This photo shows the members of the Club de la Tuque Bleue practicing their favourite winter sport on the slopes of Mount Royal.
-courtesy McCord Museum
Opened in 1876, Mount Royal Park was then considered by the English-speaking elite of the "Golden Square Mile" to be the "natural" extension of their neighbourhood, and they had difficulty conceiving that the park should be accessible to everyone. As a result, an imaginary boundary divided Mount Royal into two parts in the 1880s. For winter sports enthusiasts, this division meant that "proper people" tobogganed in the western part, while the youth of the working-class districts went down the slopes on the east side.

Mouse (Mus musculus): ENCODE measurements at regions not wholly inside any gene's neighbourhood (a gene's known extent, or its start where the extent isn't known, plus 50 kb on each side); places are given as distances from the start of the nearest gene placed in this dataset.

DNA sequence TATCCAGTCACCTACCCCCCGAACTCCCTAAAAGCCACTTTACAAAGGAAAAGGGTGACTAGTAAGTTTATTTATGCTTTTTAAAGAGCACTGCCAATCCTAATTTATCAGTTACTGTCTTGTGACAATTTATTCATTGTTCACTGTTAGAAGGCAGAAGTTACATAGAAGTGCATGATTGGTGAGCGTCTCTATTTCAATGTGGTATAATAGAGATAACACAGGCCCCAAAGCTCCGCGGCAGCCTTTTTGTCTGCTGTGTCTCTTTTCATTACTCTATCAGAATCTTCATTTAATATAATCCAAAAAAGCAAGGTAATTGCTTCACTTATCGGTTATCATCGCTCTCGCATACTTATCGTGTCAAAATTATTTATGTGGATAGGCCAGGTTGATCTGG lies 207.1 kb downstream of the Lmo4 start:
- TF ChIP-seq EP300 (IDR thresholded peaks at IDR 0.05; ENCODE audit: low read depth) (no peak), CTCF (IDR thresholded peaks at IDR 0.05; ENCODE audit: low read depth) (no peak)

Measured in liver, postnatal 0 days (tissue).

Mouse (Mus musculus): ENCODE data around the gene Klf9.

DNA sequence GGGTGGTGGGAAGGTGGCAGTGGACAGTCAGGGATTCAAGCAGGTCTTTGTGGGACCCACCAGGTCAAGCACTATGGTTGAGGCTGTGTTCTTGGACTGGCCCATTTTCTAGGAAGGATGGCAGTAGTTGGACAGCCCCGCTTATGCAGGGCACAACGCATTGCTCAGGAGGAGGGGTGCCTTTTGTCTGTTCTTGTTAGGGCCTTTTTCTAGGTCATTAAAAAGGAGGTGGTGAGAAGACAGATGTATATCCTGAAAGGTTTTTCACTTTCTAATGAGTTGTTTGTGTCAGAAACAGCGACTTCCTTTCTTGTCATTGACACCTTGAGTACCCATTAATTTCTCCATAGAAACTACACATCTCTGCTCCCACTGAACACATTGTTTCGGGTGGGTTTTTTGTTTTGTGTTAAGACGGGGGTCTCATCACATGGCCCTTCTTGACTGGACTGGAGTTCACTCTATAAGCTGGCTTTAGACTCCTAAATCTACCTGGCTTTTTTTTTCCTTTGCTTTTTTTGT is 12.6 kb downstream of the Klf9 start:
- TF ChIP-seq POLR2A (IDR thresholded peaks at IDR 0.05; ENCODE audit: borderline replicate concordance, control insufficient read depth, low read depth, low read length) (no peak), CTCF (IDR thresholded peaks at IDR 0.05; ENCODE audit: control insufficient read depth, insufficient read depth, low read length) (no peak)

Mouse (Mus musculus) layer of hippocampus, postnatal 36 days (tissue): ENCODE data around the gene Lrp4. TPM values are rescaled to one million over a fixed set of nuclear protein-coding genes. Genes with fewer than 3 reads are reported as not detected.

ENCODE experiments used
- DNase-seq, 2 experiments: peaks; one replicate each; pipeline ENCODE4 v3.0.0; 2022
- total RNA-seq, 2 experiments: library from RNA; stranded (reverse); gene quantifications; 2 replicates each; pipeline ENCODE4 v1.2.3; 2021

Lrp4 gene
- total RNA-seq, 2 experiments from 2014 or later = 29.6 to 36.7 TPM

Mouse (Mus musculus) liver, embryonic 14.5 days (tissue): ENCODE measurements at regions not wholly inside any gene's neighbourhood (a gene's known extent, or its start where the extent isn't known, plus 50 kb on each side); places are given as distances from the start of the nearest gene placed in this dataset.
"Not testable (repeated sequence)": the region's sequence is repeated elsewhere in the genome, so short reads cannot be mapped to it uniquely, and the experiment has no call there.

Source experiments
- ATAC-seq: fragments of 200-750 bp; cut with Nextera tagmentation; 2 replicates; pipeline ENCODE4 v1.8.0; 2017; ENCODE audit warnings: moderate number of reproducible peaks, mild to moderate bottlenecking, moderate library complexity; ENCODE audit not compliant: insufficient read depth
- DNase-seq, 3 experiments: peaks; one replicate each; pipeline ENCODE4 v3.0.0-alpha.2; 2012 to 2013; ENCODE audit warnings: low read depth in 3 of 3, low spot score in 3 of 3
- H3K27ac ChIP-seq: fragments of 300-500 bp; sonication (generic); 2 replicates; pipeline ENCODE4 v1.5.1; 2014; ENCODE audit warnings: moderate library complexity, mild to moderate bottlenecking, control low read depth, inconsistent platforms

However, tobogganing, that "new craze," did not appeal to everyone. In 1885, the bishop of Montreal, Bishop Fabre (1827-1896), warned Catholics against the opportunities for sin associated with this activity, which was practiced by both men and women.
©2016 Linda Sullivan-Simpson
The Past Whispers
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